IIS 5.0 has a new feature named socket pooling which it uses on machines which have multiple IP addresses. Essentially, when socket pooling is turned on, IIS will grab every IP address on the machine, even if it is explicitly configured to not use one or more of those addresses. The reason that it does so is explained in a technology note about IIS:
In IIS 4.0, each Web site was bound to a different IP address, which meant that each site had its own socket that was not shared with sites bound to other IP addresses. These sockets are created when the site starts, and they consume significant non-paged memory (RAM). This memory consumption limits the number of sites bound to IP addresses that can be created on a single machine.
For IIS 5.0, this process has been modified so that sites bound to different IP addresses, but sharing the same port number, share the same set of sockets. The end result is that more sites can be bound to an IP address on the same machine than in IIS 4.0. In IIS 5.0, these shared sockets are used flexibly among all of the started sites, thus reducing resource consumption.
What does this mean for you, the Fronter web developer? If you intend to set up your IIS 5.0 machine with two or more IP addresses, and have IIS bound to port 80 on all but one address while putting Frontier on port 80 on that remaining one, then socket pooling will prevent Frontier from being able to bind to that last IP address — IIS will still be bound to it. In order to allow Frontier to bind to that IP address, you have to turn off socket pooling, and you also have to set up Frontier to only bind to the intended address.
The IIS configuration side of things
First, you need to make sure that IIS is configured to leave the IP address alone that you want to use for Frontier.
- Open up the Internet Services Manager (from your Administrative Tools program group), and go to the Default Web Site for your machine. Right click on it, and bring up the site Properties.
- On the first tab (Web Site), under Web Site Identification, make sure that the IP Address is not set to “(All Unassigned)”. (This gives IIS every IP address on the machine except those explicitly assigned to other IIS web sites.) Instead, from the pulldown list, choose a specific IP address, and not the IP address that you want Frontier to use.
- If you want IIS to use multiple IP addresses, click on the Advanced button, and enter all of the IP addresses into the Multipl identities for this Web Site box.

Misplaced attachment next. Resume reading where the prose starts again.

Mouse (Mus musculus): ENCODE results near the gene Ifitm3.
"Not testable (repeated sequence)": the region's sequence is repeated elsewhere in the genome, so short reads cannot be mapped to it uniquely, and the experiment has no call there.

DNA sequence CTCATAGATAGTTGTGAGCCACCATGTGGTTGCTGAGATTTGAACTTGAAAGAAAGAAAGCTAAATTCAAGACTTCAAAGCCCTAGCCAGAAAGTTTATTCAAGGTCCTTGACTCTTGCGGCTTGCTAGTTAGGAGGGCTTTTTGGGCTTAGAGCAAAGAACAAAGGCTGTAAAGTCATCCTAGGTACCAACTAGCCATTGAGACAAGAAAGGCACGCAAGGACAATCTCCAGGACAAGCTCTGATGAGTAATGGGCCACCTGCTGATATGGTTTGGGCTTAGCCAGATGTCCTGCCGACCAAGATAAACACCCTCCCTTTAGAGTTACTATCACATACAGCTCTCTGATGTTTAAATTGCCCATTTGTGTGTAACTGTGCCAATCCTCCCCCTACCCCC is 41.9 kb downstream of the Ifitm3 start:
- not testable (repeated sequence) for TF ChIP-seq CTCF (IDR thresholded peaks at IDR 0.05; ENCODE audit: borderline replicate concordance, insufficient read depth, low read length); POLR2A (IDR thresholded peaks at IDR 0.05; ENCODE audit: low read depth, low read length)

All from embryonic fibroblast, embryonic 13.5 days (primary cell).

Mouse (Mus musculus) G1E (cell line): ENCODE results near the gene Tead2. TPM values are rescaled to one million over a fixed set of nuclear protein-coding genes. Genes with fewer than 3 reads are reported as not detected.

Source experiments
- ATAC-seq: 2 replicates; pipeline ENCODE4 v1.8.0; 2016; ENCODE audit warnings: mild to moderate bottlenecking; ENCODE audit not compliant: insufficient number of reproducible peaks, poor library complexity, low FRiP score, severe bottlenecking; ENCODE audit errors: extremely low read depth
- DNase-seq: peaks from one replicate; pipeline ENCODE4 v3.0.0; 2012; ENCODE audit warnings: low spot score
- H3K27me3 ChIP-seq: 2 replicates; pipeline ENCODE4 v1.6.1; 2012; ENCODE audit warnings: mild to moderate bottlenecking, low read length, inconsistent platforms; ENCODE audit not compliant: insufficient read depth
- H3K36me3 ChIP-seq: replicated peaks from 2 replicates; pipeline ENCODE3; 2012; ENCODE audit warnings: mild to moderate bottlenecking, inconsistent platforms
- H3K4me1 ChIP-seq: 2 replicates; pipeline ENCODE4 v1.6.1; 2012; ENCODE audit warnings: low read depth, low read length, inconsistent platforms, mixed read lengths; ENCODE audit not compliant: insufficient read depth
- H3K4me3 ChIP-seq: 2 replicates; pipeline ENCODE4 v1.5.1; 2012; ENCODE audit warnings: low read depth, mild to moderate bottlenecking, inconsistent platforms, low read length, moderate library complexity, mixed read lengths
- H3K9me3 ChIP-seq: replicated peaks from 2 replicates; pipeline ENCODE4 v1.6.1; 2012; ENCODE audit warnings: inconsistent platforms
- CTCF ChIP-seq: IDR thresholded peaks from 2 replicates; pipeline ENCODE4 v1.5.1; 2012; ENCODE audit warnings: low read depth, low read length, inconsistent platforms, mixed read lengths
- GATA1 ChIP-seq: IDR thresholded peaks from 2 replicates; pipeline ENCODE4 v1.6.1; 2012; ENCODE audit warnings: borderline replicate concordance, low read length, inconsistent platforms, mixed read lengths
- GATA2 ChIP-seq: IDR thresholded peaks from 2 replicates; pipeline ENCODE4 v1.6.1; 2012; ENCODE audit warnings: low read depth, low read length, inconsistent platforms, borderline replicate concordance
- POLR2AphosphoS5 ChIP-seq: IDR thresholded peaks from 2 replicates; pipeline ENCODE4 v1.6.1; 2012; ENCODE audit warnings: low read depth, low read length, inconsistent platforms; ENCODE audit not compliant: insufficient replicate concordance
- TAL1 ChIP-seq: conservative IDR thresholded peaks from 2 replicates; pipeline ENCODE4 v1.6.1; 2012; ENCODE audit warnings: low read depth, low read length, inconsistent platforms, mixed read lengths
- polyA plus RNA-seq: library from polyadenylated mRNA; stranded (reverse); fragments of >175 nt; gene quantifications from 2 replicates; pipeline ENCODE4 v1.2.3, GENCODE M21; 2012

- Click OK to close all of the dialog boxes back to the Internet Services Manager, and then close the Internet Services Manager as well.
Now, you need to turn off IIS 5.0 socket pooling. There’s a Microsoft Knowledge Base article (Q238131) that describes how to do that; I’ll recap here. (Note the conditions at the top of the KB article that describe Microsoft’s recommendations for situations in which it is appropriate or inappropriate to disable socket pooling.)
- Make sure that you’re logged into your machine as an administrator-level account, and bring up a command prompt. Change to the IIS adminscripts directory (default: C:inetpubadminscripts).
- Type the following:
cscript adsutil.vbs set w3svc/disablesocketpooling true
- You should get back a reply:
disablesocketpooling : (BOOLEAN) True
- Open the Services… control window (from your Administrative Tools program group), and scroll down to the IIS Admin Service. Stop and start it. (It will tell you that it also has to stop your WWW and FTP services, if you’ve got them both running; let it do that.)
- Restart your World Wide Web Publishing Service (and your FTP Publishing Service, if you had it running before).
The Frontier configuration side of things
In order to set Frontier up to only use one IP address, you have to be running version 6.2a5 or greater. For Userland customers with current support contracts, the alpha version and docs are available on their support website. Once installed and updated, you need to configure Frontier to only use the single intended IP address:
- Open up the user.inetd.config.http table.
- Add a new object named ip, a string, and set its value to the IP address that you would like Frontier to use.
- Quit and restart Frontier.
That’s it — now, Frontier should be using its IP address, and IIS 5.0 should be using the ones that you configured it to take. Check your Windows Event Logs for any errors, lest we messed something up here.
If you have any comments, corrections, additions, or updates on this technote, please either mail me or post a reply in the Discussion Group (the preferred method!) by logging in and typing away.